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Verdict provides hope for North Carolina mesothelioma sufferers

On Behalf of | Feb 28, 2014 | Mesothelioma |

A recent jury verdict awarding the plaintiff and his wife the combined sum of $27.5 million offers hope for North Carolina asbestos victims. The plaintiff suffers from mesothelioma, a type of lung cancer that is most commonly the result of inhaling asbestos fibers. The man, an English teacher and musician, was never directly exposed to asbestos, but his father worked for a brake manufacturer.

The teacher was able to prove that he ingested asbestos fibers from his father’s clothing and that these fibers caused him to contract mesothelioma. The father died from lung cancer at the age of 52. The large verdict was the result, in part, of the decision of the trial judge to allow the jury to disregard the damage limitations imposed by state statutes.

North Carolina residents who suffer from mesothelioma or asbestosis can find several reasons in this case for being optimistic about succeeding in their claims based on asbestos exposure. First, cases of this nature, which involving indirect or second-hand exposure to asbestos fibers, can be difficult to prove. This case demonstrates that favorable verdicts for second-hand exposure are not impossible to achieve.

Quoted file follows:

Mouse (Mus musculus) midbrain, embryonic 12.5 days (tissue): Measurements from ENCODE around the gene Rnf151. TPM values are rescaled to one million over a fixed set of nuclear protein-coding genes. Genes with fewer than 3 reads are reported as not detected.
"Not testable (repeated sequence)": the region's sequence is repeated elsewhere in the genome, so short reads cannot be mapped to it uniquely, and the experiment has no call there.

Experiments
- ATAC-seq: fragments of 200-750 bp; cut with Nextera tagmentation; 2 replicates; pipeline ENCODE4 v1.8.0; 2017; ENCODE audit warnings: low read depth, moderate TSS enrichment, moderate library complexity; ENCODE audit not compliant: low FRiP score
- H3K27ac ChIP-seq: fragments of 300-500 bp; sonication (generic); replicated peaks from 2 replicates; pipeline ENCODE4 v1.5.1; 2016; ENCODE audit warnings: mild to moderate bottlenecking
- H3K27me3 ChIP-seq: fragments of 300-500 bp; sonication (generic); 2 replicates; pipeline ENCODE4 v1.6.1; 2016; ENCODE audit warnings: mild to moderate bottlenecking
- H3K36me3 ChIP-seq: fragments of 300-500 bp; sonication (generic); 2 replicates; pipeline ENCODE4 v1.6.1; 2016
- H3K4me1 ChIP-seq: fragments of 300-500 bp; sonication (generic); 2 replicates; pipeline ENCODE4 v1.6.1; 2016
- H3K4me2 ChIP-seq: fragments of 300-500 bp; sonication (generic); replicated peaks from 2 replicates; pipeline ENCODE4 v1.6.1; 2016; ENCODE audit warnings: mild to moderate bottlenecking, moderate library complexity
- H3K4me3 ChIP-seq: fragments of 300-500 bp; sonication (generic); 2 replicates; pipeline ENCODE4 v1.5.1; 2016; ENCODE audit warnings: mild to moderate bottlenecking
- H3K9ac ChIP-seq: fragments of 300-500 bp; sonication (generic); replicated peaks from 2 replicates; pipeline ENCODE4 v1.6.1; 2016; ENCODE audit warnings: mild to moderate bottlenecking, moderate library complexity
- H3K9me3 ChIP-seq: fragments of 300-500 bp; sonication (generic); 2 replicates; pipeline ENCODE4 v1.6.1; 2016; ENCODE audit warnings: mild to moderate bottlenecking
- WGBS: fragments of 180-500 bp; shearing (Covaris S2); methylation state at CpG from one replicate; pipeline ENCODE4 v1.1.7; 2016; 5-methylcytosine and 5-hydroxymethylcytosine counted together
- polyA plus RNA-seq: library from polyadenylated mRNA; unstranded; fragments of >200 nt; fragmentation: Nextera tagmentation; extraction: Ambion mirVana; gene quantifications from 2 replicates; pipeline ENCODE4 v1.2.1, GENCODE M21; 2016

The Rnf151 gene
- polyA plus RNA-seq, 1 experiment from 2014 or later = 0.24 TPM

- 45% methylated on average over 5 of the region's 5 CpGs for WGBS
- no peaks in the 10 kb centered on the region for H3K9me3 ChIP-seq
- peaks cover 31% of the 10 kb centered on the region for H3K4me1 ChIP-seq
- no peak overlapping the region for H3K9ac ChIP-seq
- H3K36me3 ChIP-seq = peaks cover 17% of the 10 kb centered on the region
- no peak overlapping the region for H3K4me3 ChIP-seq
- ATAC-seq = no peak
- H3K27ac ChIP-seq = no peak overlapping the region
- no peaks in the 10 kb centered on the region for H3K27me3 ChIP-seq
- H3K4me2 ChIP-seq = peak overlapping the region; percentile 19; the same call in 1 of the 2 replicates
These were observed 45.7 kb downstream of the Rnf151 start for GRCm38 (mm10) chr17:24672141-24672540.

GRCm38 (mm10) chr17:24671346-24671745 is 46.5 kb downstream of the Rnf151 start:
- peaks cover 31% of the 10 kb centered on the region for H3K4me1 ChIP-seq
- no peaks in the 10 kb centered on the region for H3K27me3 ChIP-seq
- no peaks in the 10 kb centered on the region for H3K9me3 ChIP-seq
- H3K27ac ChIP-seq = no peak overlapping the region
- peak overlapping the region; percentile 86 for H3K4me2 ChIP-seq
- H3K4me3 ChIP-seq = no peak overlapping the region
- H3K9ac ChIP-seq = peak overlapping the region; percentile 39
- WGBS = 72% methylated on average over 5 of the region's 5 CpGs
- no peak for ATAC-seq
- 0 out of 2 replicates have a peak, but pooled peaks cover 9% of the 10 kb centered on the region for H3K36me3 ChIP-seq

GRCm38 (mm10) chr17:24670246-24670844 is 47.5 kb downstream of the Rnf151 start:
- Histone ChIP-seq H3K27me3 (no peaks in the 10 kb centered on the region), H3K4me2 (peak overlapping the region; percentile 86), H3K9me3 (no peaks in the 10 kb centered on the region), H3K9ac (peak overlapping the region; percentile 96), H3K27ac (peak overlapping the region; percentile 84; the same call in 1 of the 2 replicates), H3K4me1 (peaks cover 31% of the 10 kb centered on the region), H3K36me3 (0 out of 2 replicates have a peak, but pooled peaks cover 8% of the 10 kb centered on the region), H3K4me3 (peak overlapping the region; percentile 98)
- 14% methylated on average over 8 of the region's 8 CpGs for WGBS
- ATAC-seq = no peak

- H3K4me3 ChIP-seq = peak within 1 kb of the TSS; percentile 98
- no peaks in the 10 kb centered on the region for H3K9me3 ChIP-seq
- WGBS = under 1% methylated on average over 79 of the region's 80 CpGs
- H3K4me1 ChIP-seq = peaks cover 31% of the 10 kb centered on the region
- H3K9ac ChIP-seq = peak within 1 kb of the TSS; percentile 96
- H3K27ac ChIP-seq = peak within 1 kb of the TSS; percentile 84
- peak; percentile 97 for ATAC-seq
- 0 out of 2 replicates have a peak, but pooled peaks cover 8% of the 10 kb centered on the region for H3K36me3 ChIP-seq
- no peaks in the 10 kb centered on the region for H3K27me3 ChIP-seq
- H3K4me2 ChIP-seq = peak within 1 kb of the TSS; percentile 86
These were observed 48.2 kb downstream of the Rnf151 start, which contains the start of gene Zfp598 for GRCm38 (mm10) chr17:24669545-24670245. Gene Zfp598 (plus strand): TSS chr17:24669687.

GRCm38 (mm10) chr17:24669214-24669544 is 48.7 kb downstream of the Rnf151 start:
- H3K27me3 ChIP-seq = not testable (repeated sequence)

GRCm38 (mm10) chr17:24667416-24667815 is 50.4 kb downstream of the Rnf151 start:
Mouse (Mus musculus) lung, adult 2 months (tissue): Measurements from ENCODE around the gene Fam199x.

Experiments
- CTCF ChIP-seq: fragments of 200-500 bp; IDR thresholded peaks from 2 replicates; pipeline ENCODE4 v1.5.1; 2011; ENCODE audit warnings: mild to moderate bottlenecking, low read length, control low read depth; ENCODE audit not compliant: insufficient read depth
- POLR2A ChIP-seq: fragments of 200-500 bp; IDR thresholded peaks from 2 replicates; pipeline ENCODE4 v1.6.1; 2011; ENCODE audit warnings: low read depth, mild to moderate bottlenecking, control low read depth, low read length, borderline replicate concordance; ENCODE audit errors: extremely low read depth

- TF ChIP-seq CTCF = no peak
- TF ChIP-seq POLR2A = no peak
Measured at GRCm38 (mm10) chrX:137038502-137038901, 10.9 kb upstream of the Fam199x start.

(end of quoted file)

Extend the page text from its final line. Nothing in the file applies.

Second, the amount of damages and the trial judge’s decision to disregard the statutory limit on damages shows that persons who suffer from mesothelioma — or the survivors of such persons – may be able to win adequate compensation for the horrible consequences of living with this disease.

Any person who suffers from an asbestos-related disease in North Carolina, or who is a relative of such a person, may choose to seek competent legal advice about how to pursue a claim for damages caused by contracting this disease. An experienced attorney can evaluate the claim, help with finding competent medical care and supervise the preparation and potential trial of the case.

Source: Akron Legal News, “UA Law alum wins largest ever Ohio asbestos case,” Richard Weiner, Feb. 19, 2014

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